This is an actual, genuine, unPhotoshopped picture of me at my place of employment when I was in my early twenties. (For what it's worth, I'm seated in the chair, second from the left.) This, then, is what we will be missing in the brave new world of virtual offices.
If I believed in reincarnation -- and I'm not entirely sure I don't -- then in the 17th century I was likely French grammarian Dominique Bonhours. This venerable gentleman proved on his deathbed that a grammarian's work is never done when he turned to those gathered loyally around him and whispered: "I am about to -- or I am going to -- die; either expression is used."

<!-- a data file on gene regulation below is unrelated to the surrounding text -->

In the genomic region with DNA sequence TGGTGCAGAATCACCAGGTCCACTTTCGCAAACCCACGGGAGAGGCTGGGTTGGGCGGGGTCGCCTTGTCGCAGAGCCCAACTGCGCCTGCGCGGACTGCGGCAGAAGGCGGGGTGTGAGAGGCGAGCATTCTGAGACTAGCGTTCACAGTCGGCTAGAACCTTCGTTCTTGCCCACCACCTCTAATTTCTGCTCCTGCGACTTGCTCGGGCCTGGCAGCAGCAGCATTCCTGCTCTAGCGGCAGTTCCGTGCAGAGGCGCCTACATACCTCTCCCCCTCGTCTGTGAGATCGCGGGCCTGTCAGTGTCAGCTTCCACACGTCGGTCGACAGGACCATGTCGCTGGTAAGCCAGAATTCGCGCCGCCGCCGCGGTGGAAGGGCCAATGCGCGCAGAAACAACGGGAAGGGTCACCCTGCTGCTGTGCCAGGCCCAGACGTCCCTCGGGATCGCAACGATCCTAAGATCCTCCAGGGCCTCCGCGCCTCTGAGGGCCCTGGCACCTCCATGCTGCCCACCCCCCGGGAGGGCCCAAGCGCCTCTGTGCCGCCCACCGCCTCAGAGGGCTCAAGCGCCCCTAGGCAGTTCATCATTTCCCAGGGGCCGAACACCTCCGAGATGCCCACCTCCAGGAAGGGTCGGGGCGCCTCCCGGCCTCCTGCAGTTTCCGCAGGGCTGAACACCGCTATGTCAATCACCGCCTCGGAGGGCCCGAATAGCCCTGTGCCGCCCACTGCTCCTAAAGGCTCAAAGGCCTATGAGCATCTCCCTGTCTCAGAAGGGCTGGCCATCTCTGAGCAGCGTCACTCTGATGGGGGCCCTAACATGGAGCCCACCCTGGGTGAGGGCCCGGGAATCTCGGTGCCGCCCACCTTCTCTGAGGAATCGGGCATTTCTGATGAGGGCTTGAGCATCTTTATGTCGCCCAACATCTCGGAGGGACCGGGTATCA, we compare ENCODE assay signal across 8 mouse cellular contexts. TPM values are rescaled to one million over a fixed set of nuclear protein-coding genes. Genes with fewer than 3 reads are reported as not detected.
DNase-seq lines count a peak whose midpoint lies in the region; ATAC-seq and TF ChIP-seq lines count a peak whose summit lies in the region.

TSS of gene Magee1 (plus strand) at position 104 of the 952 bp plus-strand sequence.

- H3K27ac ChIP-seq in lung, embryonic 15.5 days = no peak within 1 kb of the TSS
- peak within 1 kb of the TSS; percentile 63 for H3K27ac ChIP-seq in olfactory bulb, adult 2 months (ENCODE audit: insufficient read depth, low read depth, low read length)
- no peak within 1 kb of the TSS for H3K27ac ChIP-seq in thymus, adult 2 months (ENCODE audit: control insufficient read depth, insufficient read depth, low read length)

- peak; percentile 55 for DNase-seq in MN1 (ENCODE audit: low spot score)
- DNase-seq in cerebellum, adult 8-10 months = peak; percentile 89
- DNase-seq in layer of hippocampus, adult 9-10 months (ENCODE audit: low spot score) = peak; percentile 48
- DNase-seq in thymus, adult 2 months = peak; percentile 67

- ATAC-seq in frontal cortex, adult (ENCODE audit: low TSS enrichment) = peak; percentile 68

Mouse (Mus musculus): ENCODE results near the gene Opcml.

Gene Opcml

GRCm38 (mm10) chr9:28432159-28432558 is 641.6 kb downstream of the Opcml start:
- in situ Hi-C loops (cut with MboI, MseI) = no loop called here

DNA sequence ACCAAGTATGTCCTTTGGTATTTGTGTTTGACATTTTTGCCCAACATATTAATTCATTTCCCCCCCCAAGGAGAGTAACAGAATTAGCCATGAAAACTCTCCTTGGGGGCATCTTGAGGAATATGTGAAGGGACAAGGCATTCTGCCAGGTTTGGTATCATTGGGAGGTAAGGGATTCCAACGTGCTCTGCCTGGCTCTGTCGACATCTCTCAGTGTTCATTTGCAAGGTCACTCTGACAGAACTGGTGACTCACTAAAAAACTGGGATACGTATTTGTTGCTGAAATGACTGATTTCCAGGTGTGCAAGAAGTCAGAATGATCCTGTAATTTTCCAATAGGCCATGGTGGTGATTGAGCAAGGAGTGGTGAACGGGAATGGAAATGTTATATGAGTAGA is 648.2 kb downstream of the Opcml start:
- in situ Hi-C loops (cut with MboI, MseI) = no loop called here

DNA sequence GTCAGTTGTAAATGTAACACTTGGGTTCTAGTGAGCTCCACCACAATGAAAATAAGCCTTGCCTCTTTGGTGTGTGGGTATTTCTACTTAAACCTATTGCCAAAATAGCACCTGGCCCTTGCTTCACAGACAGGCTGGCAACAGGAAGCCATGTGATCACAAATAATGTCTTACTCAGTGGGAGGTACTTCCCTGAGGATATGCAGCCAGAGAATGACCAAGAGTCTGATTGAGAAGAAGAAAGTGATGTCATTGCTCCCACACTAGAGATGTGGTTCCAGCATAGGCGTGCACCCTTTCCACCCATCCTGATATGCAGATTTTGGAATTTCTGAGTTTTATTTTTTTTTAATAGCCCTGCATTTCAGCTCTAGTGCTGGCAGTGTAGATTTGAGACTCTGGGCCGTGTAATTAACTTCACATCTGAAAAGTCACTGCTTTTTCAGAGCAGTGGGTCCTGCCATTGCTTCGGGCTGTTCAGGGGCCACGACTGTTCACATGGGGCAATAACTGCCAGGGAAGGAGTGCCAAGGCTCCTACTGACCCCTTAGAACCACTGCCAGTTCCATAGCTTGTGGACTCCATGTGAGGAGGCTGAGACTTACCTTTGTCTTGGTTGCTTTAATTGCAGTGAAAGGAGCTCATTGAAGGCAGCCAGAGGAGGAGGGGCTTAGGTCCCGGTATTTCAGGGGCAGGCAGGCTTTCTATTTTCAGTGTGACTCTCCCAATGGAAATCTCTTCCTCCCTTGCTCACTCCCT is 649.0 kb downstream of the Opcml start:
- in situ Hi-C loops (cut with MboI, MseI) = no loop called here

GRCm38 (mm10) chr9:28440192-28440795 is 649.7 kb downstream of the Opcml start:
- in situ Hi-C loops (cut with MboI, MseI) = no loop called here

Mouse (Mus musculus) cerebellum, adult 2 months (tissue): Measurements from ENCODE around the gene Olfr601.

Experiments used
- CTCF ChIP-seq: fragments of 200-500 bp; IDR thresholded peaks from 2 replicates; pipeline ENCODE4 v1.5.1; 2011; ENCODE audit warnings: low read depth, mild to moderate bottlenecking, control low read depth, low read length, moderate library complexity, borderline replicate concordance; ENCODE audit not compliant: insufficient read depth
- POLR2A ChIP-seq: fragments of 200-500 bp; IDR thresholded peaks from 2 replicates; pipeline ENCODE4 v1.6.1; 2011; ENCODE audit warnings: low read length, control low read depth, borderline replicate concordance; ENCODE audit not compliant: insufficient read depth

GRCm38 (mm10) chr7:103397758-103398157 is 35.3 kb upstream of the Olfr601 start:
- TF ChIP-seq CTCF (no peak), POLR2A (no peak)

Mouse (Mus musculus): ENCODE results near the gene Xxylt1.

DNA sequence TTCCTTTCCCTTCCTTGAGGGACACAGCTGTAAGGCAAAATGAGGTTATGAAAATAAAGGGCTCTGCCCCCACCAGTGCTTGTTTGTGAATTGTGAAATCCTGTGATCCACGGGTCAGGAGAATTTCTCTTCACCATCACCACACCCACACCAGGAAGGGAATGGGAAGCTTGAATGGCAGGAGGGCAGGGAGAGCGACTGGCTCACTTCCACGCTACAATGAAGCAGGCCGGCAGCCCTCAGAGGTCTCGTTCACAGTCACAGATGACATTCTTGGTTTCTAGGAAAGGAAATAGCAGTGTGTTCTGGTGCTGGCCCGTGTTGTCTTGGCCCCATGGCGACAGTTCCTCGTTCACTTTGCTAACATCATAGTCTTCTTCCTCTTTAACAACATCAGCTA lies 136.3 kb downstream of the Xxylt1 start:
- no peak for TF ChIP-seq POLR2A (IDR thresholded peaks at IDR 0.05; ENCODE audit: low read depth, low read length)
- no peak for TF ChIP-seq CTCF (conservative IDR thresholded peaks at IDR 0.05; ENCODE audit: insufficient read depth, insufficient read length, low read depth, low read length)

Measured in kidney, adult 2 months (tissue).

Grammar Moses is quite aware that she has totally set herself up for eagle-eyed readers to find solecisms in her blog. (If you don't know what solecism means, you've got no business trying to correct Grammar's grammar.) But be aware that even though "I meant to do that" is the standard excuse of embarrassed six-year-olds, I likely really did intend the things you may be flagging as errors. It's called stylistic choice and it's what makes casual writing sound different from formal writing. That said, of course Grammar is human and possibly even fallible. So have at me; it will be fun!